Certain foods and beverages, such as spicy foods, caffeine, alcohol, and artificial sweeteners, can irritate the digestive tract and worsen IBS symptoms. Keeping a food diary in CDHF’s myIBS app and paying attention to how different foods affect symptoms can help individuals identify and avoid trigger foods.

It’s important to note that dietary triggers can be highly individualized, and what works for one person may not work for another. Working with a healthcare professional, such as a registered dietitian can provide personalized guidance and support in identifying and managing dietary triggers.

How Diet Compares to Medication

In a recent randomized controlled trial involving 300 adults diagnosed with moderate to severe IBS, the effectiveness of three treatment approaches was compared. These approaches included implementation of a low FODMAP diet alongside standard IBS dietary advice, the adoption of a low-carbohydrate diet, or the administration of medication targeting specific symptoms.

Over the course of four weeks, all three treatment approaches led to significant and clinically meaningful reductions in symptom severity.  Notably, more desired results were found in the two dietary interventions compared to the medication treatment intervention.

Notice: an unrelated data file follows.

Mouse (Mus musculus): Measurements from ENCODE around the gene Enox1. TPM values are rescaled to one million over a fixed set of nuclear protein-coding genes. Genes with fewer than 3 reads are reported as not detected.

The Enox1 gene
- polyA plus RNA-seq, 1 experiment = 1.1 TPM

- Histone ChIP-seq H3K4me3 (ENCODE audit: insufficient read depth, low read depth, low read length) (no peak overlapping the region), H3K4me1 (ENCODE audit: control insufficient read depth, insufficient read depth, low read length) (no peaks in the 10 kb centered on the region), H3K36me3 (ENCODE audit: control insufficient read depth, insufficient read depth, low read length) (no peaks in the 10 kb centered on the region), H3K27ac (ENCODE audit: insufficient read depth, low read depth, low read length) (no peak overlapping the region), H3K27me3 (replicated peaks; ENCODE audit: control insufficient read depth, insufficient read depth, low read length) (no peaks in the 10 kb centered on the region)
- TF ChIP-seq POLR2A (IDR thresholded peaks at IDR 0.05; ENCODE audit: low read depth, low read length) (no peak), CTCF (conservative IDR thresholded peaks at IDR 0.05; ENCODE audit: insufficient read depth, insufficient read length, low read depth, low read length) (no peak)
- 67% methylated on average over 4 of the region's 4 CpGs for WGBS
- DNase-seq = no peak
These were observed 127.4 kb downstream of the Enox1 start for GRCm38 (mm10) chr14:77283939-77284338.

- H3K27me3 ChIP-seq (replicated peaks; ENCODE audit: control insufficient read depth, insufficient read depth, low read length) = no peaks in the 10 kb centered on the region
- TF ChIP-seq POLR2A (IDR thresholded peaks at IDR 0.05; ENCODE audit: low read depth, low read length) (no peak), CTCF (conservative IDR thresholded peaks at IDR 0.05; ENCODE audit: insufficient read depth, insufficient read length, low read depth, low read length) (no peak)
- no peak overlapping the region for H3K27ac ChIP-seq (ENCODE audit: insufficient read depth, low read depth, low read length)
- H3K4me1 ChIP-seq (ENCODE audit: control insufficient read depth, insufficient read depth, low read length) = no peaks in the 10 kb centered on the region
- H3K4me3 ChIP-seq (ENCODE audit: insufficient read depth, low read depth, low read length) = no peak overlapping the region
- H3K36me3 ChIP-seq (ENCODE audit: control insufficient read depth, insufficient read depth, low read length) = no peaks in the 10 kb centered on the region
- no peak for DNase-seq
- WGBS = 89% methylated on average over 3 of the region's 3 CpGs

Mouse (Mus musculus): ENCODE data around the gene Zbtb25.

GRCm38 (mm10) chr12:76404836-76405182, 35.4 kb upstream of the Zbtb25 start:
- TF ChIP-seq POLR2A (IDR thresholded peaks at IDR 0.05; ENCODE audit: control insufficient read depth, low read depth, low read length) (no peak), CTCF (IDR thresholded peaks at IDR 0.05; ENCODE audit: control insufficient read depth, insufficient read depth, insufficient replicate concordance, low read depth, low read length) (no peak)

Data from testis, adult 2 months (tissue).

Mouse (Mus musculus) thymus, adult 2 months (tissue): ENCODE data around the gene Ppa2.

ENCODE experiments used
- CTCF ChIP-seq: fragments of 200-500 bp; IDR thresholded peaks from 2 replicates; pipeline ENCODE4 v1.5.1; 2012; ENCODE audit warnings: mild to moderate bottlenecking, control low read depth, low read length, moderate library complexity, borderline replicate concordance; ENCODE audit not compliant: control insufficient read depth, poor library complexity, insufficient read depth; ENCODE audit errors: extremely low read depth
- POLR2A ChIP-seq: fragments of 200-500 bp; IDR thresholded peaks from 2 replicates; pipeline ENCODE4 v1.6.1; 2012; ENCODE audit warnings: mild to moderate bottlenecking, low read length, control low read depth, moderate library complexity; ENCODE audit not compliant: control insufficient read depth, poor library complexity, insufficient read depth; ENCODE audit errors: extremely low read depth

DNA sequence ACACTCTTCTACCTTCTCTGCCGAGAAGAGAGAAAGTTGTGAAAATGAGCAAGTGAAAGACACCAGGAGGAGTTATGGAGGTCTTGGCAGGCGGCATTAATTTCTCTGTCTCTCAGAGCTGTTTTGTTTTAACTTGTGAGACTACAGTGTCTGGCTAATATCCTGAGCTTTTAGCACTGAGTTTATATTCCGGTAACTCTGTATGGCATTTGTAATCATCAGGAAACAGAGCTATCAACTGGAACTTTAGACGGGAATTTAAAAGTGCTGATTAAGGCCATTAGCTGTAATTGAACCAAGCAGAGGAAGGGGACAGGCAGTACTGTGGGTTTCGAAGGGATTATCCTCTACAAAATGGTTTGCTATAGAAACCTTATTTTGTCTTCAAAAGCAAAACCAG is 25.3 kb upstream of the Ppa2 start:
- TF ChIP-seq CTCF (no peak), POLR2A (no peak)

Following the initial trial period, a six-month follow-up phase showed that successful reintroduction of FODMAPs occurred, and participants in both dietary groups sustained improvements in IBS symptoms and reported enhancements in their overall quality of life.

Clearly, incorporating diet intervention into the management of IBS offers individuals a proactive approach to managing symptoms. By adopting a healthy diet rich in whole foods, prioritizing fibre intake, and identifying and managing potential triggers, individuals with IBS can experience improved symptom management and live their lives—their way! 

CDHF and Fody Foods Partner to Support Canadians with IBS

The Canadian Digestive Health Foundation (CDHF) and Fody Foods have partnered to promote digestive wellness through informed dietary choices and support for those on a low FODMAP diet. Canada has one of the highest prevalence rates of irritable bowel syndrome (IBS) in the world, estimated at 18%, compared to the global average of 11%.  (Lovell et al. 2012) The low FODMAP elimination diet, supported by brands such as Fody Foods, is associated with an improvement in gut symptoms in up to 80% of people with IBS. (Shepherd SJ et al). Our partnership aims to educate Canadians about the pivotal role of diet in managing IBS and aid individuals following a low FODMAP diet.

Fody’s Low FODMAP food products listed below are CDHF and Monash certified for being clinically proven to be low FODMAP.

Learn more about Fody Food Co. and explore their low FODMAP products here.